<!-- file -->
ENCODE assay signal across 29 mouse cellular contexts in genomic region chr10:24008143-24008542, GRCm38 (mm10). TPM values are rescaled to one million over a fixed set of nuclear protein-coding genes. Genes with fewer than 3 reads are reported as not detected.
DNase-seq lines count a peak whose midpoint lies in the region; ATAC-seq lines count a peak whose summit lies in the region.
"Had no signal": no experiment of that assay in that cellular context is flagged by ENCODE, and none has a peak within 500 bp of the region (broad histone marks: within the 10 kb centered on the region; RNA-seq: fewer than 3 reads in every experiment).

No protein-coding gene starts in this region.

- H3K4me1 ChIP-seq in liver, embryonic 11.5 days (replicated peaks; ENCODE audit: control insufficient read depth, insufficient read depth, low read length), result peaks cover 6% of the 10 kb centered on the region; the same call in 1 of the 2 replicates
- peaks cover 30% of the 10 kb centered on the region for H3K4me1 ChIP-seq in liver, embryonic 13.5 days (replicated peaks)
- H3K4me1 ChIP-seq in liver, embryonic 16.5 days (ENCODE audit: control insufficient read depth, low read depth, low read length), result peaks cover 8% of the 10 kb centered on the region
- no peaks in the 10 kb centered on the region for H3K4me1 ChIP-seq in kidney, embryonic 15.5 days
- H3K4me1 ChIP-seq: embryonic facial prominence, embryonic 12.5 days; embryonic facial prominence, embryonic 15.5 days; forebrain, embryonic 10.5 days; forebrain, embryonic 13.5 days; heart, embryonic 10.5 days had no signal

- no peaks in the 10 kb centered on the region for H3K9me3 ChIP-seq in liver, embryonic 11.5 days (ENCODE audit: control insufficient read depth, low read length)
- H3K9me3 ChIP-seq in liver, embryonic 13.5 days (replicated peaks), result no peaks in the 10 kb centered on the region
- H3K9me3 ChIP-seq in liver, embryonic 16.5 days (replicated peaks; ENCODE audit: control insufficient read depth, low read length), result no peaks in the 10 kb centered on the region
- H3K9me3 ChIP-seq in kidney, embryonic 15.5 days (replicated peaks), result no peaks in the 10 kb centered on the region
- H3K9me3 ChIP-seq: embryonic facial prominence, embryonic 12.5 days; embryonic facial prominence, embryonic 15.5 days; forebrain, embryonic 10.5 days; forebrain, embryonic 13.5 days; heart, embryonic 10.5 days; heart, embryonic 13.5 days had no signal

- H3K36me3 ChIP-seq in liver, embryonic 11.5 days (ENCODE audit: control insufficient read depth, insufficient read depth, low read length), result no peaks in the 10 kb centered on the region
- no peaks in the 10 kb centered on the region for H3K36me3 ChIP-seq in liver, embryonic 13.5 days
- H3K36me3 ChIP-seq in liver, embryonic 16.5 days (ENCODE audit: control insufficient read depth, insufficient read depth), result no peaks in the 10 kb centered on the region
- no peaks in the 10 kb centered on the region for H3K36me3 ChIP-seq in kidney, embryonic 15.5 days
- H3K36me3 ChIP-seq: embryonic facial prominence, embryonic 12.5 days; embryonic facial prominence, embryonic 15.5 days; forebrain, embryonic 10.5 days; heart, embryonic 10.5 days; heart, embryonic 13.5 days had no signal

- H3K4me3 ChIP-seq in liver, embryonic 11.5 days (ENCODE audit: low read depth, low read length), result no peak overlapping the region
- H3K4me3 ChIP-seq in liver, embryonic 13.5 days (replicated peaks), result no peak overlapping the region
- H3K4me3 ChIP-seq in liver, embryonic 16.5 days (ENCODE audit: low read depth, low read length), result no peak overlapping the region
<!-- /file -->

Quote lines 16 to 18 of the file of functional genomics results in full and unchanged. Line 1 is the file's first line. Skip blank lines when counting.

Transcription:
- no peaks in the 10 kb centered on the region for H3K36me3 ChIP-seq in liver, embryonic 13.5 days
- H3K36me3 ChIP-seq in liver, embryonic 16.5 days (ENCODE audit: control insufficient read depth, insufficient read depth), result no peaks in the 10 kb centered on the region
- no peaks in the 10 kb centered on the region for H3K36me3 ChIP-seq in kidney, embryonic 15.5 days